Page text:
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Burgesses of Preston, Lancashire, and other members of Preston guild merchant
 (1397-1682)
Boys entering Sedbergh School (1700-1706)
B. Wilson prepared this edition of the register of the Grammar School at Sedbergh in the West Riding of Yorkshire, published in 1895. Sedbergh school had three exhibitions at St John's College, Cambridge, and for the earliest years little more could be found about the pupils at the school than was recorded at St John's or other colleges. In 1700-1706 the first material from Sedbergh appears, but no more than lists of surnames. From 1746 onwards full names, or surnames and initials, are found for those boys who did not continue to university. It is only from 1820 onwards that the school register starts to give detail: month of entry, age, birthplace, and month of leaving. From then onwards Wilson was able to add more and more biographical detail, except, of course, for those boys in 1895 still at the school or with their careers yet ahead of them.

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Boys entering Sedbergh School
 (1700-1706)
National ArchivesApprentices registered at York (1710-1712)
Apprenticeship indentures and clerks' articles were subject to a 6d or 12d per pound stamp duty: the registers of the payments usually give the master's trade, address, and occupation, and the apprentice's father's name and address, as well as details of the date and length of the apprenticeship. There are central registers for collections of the stamp duty in London, as well as returns from collectors in the provinces. These collectors generally received duty just from their own county, but sometimes from further afield. May 1710 to January 1712. (The sample entry shown on this scan is taken from a Shropshire return)

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Apprentices registered at York
 (1710-1712)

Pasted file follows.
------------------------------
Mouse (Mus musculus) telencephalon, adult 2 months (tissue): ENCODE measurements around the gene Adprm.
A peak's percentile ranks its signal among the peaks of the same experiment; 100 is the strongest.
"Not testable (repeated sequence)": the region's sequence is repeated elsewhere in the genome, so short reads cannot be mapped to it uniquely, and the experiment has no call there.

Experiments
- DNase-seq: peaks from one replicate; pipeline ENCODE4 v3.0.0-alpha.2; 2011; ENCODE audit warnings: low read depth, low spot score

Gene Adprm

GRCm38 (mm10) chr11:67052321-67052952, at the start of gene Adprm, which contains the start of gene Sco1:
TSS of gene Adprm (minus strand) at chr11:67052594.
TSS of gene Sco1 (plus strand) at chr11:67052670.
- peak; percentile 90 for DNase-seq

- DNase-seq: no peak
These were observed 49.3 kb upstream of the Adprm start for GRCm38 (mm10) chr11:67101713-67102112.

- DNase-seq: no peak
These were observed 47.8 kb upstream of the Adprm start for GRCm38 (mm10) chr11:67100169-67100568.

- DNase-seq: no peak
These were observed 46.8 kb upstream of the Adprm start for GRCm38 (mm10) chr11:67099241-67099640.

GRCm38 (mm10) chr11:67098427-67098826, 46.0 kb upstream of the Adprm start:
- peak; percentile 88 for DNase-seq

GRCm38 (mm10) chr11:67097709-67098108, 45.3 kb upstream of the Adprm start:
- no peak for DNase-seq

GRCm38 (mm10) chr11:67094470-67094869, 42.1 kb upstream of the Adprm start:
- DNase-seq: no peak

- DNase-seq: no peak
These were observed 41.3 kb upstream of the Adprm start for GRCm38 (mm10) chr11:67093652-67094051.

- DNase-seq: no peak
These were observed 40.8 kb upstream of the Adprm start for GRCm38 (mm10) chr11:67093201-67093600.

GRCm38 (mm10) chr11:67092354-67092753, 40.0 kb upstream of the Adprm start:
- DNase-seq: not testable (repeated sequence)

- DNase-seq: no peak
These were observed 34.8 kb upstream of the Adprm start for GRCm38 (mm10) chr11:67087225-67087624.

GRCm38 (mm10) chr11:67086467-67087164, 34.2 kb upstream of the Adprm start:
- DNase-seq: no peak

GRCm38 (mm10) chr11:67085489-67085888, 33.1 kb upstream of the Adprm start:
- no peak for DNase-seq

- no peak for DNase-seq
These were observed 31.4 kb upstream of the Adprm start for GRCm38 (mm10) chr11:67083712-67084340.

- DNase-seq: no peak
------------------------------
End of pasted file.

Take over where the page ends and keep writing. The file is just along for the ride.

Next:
National ArchivesMasters and Apprentices (1732)
Apprenticeship indentures and clerks' articles were subject to a 6d or 12d per pound stamp duty: the registers of the payments usually give the master's trade, address, and occupation, and the apprentice's father's name and address, as well as details of the date and length of the apprenticeship. 3 January to 30 December 1732

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Masters and Apprentices
 (1732)
National ArchivesMasters and Apprentices (1735)
Apprenticeship indentures and clerks' articles were subject to a 6d or 12d per pound stamp duty: the registers of the payments usually give the master's trade, address, and occupation, and the apprentice's father's name and address, as well as details of the date and length of the apprenticeship. 5 April to 31 December 1735

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Masters and Apprentices
 (1735)
National ArchivesMasters and Apprentices (1738)
Apprenticeship indentures and clerks' articles were subject to a 6d or 12d per pound stamp duty: the registers of the payments usually give the master's trade, address, and occupation, and the apprentice's father's name and address, as well as details of the date and length of the apprenticeship. 1 January to 7 October 1738

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Masters and Apprentices
 (1738)